Day 733, July 5, 2022

Maximum Intensity

Sometime in 1999 or 2000, I took a Greyhound bus to Washington D.C., slept on the floor of someone’s study, and attended an academic conference where I interviewed on a job search. Simultaneously, I was coming down with pneumonia that had me shivering through the night. Unable to sleep, I was somehow able to access the internet and browsed the early days of ebay. My first internet amp purchase was a 1970s Fender Vibrolux. Despite my apprehension, it was shipped, vacuum tubes and all, to my home. That amplifier has followed me throughout my days. The wonderful amp tech, Jim Metz, saved it from a conductive fiberboard (precursor to circuit board). The old Oxford speakers were replaced with modern Naylors, and a few capacitors have been changed out over the years. But recently, the amp has been relegated to the sidelines because of some intermittent noise, a sometimes ringing, like a penny shaken in a glass Coke bottle, and a particularly noisy idle, like a snoring animal.

Over the weekend, after a little troubleshooting, two new tubes and a multi tester, the wonderful old amp sounds wonderful once again. 

Tube amps require maintenance, however, their degradation is slow, and nearly imperceptible, by degrees, over years, like people. The amplifier can degrade until it is suddenly noticeable and one’s memory seems more brilliant, more sparkling, more rich, than what one hears in the present.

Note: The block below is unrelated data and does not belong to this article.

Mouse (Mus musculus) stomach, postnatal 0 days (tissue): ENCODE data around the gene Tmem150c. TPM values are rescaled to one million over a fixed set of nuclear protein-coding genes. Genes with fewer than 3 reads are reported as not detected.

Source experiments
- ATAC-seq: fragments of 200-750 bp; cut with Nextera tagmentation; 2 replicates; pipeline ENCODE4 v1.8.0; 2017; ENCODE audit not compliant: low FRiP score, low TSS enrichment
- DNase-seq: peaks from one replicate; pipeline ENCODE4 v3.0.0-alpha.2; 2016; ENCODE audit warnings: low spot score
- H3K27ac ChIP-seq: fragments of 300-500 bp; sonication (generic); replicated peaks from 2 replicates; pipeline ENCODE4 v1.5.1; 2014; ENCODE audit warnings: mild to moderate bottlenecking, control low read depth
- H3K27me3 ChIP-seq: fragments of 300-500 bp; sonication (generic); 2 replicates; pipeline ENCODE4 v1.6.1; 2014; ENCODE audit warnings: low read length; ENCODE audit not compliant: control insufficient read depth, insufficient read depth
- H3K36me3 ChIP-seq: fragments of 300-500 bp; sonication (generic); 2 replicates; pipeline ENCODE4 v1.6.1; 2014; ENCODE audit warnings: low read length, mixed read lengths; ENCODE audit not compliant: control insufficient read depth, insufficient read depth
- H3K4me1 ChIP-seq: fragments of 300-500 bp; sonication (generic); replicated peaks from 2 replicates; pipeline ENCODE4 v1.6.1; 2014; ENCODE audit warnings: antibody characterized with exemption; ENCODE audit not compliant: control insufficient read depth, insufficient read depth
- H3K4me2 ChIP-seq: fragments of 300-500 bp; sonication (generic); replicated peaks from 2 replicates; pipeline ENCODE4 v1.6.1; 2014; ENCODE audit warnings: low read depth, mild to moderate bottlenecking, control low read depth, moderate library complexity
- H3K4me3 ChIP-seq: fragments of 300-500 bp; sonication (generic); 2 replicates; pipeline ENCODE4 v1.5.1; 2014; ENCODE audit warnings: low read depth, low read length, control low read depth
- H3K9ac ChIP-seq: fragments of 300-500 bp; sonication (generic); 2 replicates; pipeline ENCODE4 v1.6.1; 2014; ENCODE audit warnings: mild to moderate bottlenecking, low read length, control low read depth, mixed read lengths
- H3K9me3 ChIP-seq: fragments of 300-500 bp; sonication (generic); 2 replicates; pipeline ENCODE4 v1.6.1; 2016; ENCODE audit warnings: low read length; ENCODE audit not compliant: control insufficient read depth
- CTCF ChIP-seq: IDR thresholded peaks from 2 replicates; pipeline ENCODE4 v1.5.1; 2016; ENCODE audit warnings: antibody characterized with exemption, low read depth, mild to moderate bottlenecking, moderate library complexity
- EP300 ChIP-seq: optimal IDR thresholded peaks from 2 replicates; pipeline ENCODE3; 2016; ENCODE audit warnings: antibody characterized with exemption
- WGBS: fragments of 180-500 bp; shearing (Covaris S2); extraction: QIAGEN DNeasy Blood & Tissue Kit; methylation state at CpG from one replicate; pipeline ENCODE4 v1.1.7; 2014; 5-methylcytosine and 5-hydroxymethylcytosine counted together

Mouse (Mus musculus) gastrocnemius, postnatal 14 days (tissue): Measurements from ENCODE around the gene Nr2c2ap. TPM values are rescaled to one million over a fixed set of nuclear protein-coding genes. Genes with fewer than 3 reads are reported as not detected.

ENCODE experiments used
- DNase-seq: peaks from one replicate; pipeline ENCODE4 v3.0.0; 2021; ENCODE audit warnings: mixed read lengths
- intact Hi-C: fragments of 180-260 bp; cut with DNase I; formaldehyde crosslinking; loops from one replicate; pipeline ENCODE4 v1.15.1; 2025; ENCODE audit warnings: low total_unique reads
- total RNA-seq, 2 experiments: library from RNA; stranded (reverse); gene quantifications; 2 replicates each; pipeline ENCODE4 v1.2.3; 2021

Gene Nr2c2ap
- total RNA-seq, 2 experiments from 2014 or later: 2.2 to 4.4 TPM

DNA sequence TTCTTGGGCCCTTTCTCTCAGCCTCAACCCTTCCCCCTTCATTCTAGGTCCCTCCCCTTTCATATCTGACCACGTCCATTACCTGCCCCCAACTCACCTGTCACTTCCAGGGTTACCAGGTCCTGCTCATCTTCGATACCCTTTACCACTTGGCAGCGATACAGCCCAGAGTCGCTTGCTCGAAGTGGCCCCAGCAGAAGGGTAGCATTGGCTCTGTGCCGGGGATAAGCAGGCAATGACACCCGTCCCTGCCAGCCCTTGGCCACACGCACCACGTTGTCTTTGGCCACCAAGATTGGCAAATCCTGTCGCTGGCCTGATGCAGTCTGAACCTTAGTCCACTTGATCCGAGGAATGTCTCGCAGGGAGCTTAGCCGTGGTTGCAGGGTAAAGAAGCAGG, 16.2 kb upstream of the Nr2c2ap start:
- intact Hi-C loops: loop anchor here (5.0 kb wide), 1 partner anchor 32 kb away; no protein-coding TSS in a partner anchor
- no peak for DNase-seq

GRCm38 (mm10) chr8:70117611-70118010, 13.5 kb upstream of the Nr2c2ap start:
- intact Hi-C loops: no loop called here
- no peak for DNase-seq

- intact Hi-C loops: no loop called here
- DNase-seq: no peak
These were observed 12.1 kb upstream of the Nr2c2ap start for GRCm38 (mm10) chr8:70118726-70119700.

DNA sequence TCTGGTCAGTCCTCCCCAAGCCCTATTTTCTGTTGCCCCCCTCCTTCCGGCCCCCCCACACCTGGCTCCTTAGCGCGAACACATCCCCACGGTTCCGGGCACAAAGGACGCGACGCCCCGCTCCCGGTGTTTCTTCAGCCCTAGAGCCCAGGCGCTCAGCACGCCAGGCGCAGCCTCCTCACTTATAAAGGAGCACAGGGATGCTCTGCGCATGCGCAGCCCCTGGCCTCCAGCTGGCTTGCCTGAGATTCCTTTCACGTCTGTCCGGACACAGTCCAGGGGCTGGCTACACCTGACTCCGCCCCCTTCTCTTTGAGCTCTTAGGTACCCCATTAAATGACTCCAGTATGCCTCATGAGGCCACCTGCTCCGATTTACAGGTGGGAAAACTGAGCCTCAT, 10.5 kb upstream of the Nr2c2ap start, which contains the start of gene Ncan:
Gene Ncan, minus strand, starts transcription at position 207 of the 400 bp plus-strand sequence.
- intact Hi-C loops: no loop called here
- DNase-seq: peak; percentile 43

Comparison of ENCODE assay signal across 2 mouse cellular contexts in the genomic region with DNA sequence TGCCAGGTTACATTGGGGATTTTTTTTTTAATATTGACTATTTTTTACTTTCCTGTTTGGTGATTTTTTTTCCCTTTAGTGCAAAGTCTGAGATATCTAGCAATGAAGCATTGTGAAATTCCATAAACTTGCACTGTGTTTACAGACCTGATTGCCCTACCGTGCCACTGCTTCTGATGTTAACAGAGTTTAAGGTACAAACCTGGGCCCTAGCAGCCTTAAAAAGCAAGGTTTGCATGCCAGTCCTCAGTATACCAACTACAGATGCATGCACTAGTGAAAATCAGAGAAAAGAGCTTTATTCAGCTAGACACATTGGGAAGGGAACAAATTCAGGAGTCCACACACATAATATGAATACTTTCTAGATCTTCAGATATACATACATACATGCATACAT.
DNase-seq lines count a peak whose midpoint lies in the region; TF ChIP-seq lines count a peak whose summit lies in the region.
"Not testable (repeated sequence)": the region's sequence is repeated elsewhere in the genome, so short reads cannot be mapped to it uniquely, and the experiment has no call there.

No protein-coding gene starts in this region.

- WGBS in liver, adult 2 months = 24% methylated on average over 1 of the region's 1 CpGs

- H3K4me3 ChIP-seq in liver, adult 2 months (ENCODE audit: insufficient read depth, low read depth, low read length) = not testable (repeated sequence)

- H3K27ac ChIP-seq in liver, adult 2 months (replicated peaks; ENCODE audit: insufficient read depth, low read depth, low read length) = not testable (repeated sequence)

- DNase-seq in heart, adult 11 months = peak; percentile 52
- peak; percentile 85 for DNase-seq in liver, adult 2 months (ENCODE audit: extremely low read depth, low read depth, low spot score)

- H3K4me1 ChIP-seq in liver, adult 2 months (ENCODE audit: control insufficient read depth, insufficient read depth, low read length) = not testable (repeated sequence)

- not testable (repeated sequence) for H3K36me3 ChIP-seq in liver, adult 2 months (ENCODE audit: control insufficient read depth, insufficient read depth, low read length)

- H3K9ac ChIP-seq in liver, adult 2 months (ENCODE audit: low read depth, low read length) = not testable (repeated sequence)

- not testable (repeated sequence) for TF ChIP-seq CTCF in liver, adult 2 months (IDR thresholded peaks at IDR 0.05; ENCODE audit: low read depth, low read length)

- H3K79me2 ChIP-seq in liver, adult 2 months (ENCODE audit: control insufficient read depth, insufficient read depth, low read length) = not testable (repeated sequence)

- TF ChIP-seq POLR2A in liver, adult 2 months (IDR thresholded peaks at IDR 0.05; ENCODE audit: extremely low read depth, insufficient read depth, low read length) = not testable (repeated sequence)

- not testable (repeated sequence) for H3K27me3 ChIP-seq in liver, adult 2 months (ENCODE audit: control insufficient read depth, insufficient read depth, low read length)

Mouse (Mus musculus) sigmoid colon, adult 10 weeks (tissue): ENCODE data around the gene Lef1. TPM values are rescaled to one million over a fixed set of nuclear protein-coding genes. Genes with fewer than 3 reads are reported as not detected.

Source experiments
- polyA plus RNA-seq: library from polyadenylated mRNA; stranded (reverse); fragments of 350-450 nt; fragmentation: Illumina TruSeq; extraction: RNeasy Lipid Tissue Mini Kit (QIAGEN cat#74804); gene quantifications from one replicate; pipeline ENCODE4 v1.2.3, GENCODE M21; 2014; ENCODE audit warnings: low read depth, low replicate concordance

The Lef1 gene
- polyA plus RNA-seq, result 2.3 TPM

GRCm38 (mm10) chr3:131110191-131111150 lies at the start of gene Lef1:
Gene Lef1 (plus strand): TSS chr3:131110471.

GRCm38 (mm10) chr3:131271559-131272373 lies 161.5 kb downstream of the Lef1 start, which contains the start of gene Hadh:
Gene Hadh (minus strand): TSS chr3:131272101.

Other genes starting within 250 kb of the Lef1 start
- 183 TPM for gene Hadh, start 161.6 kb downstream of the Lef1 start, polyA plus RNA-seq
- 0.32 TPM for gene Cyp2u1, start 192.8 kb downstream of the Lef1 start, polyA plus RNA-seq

But now, after a little attention, it is warm and full, like taking a bath after not having had a bath in years. I mean a real bath in a deep claw foot tub large enough for a six foot tall man. The next time I buy a house, I think it will have a large bathtub. It is like reading a poem you last read in college, in Professor Sterling’s class, where he was still crotchety and mad because he could no longer smoke while he lectured (new rule that year), and for whatever other reason he was cranky and grumpy. But two poets made him lift his head out of his binder of notes. With Keats and later Yeats, he became electric and full of visceral passion. Who would not want to visit Yeats’ tower, or see the Elgin marbles after sitting through Professor Stirling’s class?

With a sound like that, why would I wander anywhere else in search of lighter, or something different, something more this, more that. But when memory is realized, that is a rare and beautiful thing. And ephemeral. This moment, electrons and polarities align, vacuum tubes glow, and throbbing like an opto-coupler set on maximum intensity.



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